An Apple a Day: Does it Keep the Doctor Away?

Research Paper Title

Association Between Apple Consumption and Physician Visits: Appealing the Conventional Wisdom That an Apple a Day Keeps the Doctor Away.

Importance

Fruit consumption is believed to have beneficial health effects, and some claim, “An apple a day keeps the doctor away.”

Objective

To examine the relationship between eating an apple a day and keeping the doctor away.

Design, Setting, and Participants

A cross-sectional study of a nationally representative sample of the non-institutionalised US adult population. A total of 8728 adults 18 years and older from the 2007-2008 and 2009-2010 National Health and Nutrition Examination Survey completed a 24-hour dietary recall questionnaire and reported that the quantity of food they ate was reflective of their usual daily diet.

Exposures

Daily apple eaters (consuming the equivalent of at least 1 small apple daily, or 149 g of raw apple) vs non–apple eaters, based on the reported quantity of whole apple consumed during the 24-hour dietary recall period.

Main Outcomes and Measures

The primary outcome measure was success at “keeping the doctor away,” measured as no more than 1 visit (self-reported) to a physician during the past year; secondary outcomes included successful avoidance of other health care services (i.e. no overnight hospital stays, visits to a mental health professional, or prescription medications).

Results

Of 8399 eligible study participants who completed the dietary recall questionnaire, we identified 753 adult apple eaters (9.0%) – those who typically consume at least 1 small apple per day. Compared with the 7646 non-apple eaters (91.0%), apple eaters had higher educational attainment, were more likely to be from a racial or ethnic minority, and were less likely to smoke (P < .001 for each comparison). Apple eaters were more likely, in the crude analysis, to keep the doctor (and prescription medications) away: 39.0% of apple eaters avoided physician visits vs 33.9% of non-apple eaters (P = .03). After adjusting for sociodemographic and health-related characteristics, however, the association was no longer statistically significant (OR, 1.19; 95% CI, 0.93-1.53; P = .15). In the adjusted analysis, apple eaters also remained marginally more successful at avoiding prescription medications (odds ratio, 1.27; 95% CI, 1.00-1.63). There were no differences seen in overnight hospital stay or mental health visits.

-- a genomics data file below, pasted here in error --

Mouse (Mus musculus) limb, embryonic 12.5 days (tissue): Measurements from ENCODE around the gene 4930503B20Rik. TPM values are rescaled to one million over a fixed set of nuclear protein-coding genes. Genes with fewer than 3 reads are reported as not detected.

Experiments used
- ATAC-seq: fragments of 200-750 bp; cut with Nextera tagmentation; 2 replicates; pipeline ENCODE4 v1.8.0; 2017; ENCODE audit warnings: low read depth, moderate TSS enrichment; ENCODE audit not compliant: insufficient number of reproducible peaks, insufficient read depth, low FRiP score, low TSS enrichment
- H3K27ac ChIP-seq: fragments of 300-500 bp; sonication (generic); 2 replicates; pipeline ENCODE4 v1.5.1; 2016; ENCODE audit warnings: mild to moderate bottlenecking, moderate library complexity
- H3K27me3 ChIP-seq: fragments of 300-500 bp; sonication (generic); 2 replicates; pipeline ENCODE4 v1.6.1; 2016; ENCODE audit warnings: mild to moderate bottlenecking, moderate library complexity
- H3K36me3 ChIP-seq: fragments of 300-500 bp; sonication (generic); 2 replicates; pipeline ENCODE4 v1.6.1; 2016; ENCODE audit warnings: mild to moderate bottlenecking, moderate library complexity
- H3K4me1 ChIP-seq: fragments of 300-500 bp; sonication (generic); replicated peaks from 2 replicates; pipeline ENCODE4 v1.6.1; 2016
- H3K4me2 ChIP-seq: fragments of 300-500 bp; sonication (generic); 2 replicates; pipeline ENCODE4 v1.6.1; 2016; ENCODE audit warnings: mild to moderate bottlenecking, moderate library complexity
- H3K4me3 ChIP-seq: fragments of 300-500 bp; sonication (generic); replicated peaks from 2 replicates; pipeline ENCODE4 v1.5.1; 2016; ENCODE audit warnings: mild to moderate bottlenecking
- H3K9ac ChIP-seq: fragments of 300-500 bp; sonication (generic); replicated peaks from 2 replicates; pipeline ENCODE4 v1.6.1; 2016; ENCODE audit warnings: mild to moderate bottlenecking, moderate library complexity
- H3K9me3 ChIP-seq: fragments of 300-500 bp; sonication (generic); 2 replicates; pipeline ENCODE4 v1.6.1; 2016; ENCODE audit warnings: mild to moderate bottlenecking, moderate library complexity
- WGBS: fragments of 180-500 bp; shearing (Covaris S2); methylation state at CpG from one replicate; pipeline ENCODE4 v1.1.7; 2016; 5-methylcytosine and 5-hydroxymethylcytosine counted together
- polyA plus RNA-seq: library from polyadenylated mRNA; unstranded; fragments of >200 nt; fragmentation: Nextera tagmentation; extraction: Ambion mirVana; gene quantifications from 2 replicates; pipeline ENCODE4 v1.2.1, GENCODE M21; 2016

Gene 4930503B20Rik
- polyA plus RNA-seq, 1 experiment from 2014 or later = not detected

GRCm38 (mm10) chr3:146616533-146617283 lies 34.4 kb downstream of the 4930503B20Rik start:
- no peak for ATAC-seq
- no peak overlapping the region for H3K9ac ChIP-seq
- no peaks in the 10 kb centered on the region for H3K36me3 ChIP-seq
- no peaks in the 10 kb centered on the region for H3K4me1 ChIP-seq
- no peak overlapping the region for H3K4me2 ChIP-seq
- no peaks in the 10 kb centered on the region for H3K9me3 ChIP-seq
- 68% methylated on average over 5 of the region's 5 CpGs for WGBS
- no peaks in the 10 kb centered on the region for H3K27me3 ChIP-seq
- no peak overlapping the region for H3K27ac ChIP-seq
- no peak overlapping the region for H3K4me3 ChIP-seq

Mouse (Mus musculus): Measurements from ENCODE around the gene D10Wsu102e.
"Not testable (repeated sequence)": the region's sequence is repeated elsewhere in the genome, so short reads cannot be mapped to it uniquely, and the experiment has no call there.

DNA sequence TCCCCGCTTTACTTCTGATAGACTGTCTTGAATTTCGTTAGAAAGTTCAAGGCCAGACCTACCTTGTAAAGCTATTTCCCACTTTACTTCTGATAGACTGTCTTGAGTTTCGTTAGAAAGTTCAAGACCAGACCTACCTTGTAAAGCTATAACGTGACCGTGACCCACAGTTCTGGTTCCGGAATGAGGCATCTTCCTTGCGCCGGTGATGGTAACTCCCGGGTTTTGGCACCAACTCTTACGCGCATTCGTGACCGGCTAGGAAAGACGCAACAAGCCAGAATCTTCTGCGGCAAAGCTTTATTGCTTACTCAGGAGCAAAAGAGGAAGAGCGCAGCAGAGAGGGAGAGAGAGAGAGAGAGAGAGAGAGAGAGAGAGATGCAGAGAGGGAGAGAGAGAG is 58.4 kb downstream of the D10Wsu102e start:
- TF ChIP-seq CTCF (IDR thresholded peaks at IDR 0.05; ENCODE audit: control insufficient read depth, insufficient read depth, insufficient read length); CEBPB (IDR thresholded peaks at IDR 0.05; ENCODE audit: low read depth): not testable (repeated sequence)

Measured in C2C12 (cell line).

Conclusions and Relevance

Evidence does not support that an apple a day keeps the doctor away; however, the small fraction of US adults who eat an apple a day do appear to use fewer prescription medications.

Reference

Davis, M.A., Bynum, J.P.W. & Sirovich, B.E. (2015) Association Between Apple Consumption and Physician Visits: Appealing the Conventional Wisdom That an Apple a Day Keeps the Doctor Away. JAMA Internal Medicine. Published online March 30, 2015. doi:10.1001/jamainternmed.2014.5466.

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